When I started this series of commentaries in the Spring, I tried to communicate my thoughts about the word “hero” and the concept of “heroism.”
I spoke about the ways that heroism has been perceived and described historically, and how I believe that word has been somewhat debased and compromised by overuse and misuse in modern society.
In my Summer post, I spoke about the notion that small acts of personal, intimate heroism have the potential to manifest important, soulful change in the world around us.
For this third post in the Community Heroes series, I’d like to shift my attention to definitions of community. It’s a word that is bandied about much like the word “hero” in modern times. Everyone and everything belongs to some version of a “community” whether there’s an objective reality to that perceived community or not. Perhaps most obviously, in the context of this series, is the notion of a “queer community,” the idea of which I have long resisted. It’s my personal position that there is, in fact, no such thing as a singular “queer community” but rather, an interlocking collection of diverse multiple communities that share some similarities while also exhibiting important differences between them.
“Community, like true friendship, is built from shared experience.
The most obvious difference between an acquaintance and a friend hinges on how much shared experience you have between you. Someone you met at the bar last night, no matter how deep and engaging the conversation may have been, can only be an acquaintance until such time as you’ve amassed sufficient shared experience to foster a true emotional connection as friends.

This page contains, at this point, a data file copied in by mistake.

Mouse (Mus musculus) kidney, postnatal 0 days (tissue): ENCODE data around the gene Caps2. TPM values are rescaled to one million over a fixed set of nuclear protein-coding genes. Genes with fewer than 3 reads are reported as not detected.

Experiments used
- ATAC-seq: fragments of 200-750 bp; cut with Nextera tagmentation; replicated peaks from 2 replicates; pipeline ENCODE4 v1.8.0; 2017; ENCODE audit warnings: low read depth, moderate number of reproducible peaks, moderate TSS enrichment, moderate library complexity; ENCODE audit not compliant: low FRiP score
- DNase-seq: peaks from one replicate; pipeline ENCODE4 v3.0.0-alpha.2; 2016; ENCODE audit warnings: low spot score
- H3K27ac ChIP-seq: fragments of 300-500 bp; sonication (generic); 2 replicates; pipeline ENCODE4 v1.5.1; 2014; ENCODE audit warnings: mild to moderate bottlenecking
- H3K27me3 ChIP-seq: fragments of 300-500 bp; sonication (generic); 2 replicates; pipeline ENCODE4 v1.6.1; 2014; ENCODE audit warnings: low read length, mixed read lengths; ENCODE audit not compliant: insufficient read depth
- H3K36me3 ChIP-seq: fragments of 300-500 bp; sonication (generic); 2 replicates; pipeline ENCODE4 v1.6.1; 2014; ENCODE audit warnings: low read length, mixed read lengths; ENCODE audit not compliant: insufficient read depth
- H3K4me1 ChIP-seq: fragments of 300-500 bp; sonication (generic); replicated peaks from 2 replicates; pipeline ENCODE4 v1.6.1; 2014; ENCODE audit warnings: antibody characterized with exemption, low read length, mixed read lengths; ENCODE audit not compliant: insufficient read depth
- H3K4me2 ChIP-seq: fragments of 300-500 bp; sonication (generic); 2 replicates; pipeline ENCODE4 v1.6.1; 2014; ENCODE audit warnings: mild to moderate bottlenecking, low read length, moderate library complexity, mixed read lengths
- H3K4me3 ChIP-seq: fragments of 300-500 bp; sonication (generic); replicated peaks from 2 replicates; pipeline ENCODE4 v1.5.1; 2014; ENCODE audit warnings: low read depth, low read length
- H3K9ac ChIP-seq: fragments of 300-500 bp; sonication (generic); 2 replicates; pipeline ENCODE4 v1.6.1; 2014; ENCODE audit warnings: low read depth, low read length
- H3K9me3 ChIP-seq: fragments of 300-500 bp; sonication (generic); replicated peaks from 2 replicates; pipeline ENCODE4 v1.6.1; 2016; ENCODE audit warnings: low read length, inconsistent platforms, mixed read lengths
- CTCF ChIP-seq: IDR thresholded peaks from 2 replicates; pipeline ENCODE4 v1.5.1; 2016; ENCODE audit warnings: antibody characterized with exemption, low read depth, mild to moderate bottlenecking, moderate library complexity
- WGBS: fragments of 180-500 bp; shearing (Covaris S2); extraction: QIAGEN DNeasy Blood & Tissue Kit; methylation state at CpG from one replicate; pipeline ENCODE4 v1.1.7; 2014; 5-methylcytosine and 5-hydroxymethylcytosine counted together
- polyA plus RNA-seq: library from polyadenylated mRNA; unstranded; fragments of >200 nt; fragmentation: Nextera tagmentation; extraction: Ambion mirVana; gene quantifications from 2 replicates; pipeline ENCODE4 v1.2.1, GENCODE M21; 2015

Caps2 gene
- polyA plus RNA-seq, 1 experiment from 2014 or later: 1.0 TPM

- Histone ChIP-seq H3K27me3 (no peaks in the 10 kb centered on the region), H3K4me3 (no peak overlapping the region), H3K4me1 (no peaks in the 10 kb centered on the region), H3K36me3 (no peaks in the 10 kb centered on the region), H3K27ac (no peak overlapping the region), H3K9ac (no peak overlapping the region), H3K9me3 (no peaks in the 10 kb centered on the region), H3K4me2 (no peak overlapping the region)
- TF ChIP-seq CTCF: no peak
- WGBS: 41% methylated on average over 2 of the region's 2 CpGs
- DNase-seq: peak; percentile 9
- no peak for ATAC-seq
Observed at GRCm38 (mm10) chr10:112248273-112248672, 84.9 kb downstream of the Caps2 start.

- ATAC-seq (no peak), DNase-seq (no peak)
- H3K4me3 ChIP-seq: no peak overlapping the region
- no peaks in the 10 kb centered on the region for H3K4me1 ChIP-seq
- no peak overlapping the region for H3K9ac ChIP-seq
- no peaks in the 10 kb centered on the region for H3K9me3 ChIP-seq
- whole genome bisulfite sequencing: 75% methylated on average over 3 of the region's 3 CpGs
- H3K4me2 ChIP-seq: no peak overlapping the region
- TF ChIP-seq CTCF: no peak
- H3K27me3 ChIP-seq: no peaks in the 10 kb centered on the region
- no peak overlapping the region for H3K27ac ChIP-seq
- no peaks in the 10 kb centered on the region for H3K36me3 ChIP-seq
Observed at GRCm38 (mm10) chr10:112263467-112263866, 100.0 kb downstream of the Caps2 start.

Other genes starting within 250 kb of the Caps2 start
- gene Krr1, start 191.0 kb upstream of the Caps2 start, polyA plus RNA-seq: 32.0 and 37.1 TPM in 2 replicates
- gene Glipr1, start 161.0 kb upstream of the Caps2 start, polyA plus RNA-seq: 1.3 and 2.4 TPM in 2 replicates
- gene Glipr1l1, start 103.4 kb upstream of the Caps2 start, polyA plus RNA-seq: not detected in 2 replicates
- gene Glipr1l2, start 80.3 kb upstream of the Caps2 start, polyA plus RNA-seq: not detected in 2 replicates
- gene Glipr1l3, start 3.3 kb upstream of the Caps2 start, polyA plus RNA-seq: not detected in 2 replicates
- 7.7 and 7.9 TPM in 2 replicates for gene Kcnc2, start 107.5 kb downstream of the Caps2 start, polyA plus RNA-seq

Similarly, lesbians, gay men, bisexual persons of either gender (or non-binary), and transgender individuals of all stripes share much of the prejudice, bigotry and bullying from intolerant members of society at large, but each sub-group must traverse that shared challenge while also navigating their own unique issues. Lesbians must also deal with a misogynist paradigm that demeans all women. Bisexual persons, bisexual men in particular, must deal with prejudice and misinformation from both their gay brethren and heterosexual society at large. Transgender persons remain outliers in queer culture, facing not just misunderstanding from their queer brethren but very real threats of psychological and physical assault.
While there is value in grouping all of these individuals into a singular “queer community,” for political purposes, when it comes to the soul-satisfying experience of identifying with your “tribe” there is a need to sub-divide the queer masses into their own identifiable communities where their unique challenges serve to connect and support them collectively.
“All that being said, at the end of the day, we are all human.
One might make a case that our shared humanity is the most important “community” of all. But the reality is that as humans we are not wired to think or feel our connection to others at such a grand scale. We evolved from extended family units into villages sharing a common purpose (our mutual survival) and on a fundamental level we are still wired to connect with our tribe.
Mass media, and now social media technologies, have made it possible for us to identify and connect with our sociological (and ideological) “tribes” in ways that lend energy to the notion of community while simultaneously creating divisions between us and them (and them and them). Whether those shared attributes are psycho-sexual, political or otherwise, we cling to our identities and find comfort in connecting with smaller groups of individuals whom we can identify as “people like us.”
“There is hope for the future, as we become better informed about the challenges and threats that face all of us whether climate change, populist segregation or technological disruption.
Our existing social programming is an omnipresent challenge to our evolution toward a higher consciousness that allows us to experience the meta-connection that is our shared humanity. By “stepping up to the plate” and practicing some of the simple acts of personal heroism I’ve discussed previously, I want to believe that we can transcend our baser instincts and truly manifest a community of the human family.